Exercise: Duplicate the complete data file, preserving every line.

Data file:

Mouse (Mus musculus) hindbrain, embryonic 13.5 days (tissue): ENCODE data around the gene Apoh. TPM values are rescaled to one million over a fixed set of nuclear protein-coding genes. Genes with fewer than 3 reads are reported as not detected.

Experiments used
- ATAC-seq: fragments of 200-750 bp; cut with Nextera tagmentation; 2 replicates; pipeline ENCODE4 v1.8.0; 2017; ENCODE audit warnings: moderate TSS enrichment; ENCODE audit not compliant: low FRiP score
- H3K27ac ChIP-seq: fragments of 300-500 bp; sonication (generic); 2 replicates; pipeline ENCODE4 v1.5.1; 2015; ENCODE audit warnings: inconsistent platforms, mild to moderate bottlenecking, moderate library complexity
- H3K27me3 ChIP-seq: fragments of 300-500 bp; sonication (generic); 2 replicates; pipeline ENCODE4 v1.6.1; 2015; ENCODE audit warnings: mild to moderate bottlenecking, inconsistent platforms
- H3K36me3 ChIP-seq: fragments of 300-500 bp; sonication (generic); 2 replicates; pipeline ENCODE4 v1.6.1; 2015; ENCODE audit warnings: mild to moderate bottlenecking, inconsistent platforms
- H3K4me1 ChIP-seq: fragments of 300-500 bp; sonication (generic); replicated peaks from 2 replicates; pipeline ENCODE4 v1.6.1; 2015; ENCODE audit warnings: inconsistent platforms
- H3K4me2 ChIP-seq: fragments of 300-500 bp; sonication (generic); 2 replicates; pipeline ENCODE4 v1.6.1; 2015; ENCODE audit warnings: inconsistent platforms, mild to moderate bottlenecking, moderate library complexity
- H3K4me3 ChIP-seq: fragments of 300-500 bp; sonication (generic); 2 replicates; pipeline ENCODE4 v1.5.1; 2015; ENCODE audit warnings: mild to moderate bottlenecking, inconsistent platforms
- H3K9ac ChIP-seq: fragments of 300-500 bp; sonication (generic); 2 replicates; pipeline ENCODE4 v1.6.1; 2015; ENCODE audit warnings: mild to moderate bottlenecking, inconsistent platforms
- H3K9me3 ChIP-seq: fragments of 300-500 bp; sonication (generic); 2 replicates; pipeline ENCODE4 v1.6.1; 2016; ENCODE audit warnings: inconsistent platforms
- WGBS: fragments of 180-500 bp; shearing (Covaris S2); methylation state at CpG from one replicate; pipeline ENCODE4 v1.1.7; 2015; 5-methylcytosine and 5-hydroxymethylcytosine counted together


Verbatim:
Mouse (Mus musculus) hindbrain, embryonic 13.5 days (tissue): ENCODE data around the gene Apoh. TPM values are rescaled to one million over a fixed set of nuclear protein-coding genes. Genes with fewer than 3 reads are reported as not detected.

Experiments used
- ATAC-seq: fragments of 200-750 bp; cut with Nextera tagmentation; 2 replicates; pipeline ENCODE4 v1.8.0; 2017; ENCODE audit warnings: moderate TSS enrichment; ENCODE audit not compliant: low FRiP score
- H3K27ac ChIP-seq: fragments of 300-500 bp; sonication (generic); 2 replicates; pipeline ENCODE4 v1.5.1; 2015; ENCODE audit warnings: inconsistent platforms, mild to moderate bottlenecking, moderate library complexity
- H3K27me3 ChIP-seq: fragments of 300-500 bp; sonication (generic); 2 replicates; pipeline ENCODE4 v1.6.1; 2015; ENCODE audit warnings: mild to moderate bottlenecking, inconsistent platforms
- H3K36me3 ChIP-seq: fragments of 300-500 bp; sonication (generic); 2 replicates; pipeline ENCODE4 v1.6.1; 2015; ENCODE audit warnings: mild to moderate bottlenecking, inconsistent platforms
- H3K4me1 ChIP-seq: fragments of 300-500 bp; sonication (generic); replicated peaks from 2 replicates; pipeline ENCODE4 v1.6.1; 2015; ENCODE audit warnings: inconsistent platforms
- H3K4me2 ChIP-seq: fragments of 300-500 bp; sonication (generic); 2 replicates; pipeline ENCODE4 v1.6.1; 2015; ENCODE audit warnings: inconsistent platforms, mild to moderate bottlenecking, moderate library complexity
- H3K4me3 ChIP-seq: fragments of 300-500 bp; sonication (generic); 2 replicates; pipeline ENCODE4 v1.5.1; 2015; ENCODE audit warnings: mild to moderate bottlenecking, inconsistent platforms
- H3K9ac ChIP-seq: fragments of 300-500 bp; sonication (generic); 2 replicates; pipeline ENCODE4 v1.6.1; 2015; ENCODE audit warnings: mild to moderate bottlenecking, inconsistent platforms
- H3K9me3 ChIP-seq: fragments of 300-500 bp; sonication (generic); 2 replicates; pipeline ENCODE4 v1.6.1; 2016; ENCODE audit warnings: inconsistent platforms
- WGBS: fragments of 180-500 bp; shearing (Covaris S2); methylation state at CpG from one replicate; pipeline ENCODE4 v1.1.7; 2015; 5-methylcytosine and 5-hydroxymethylcytosine counted together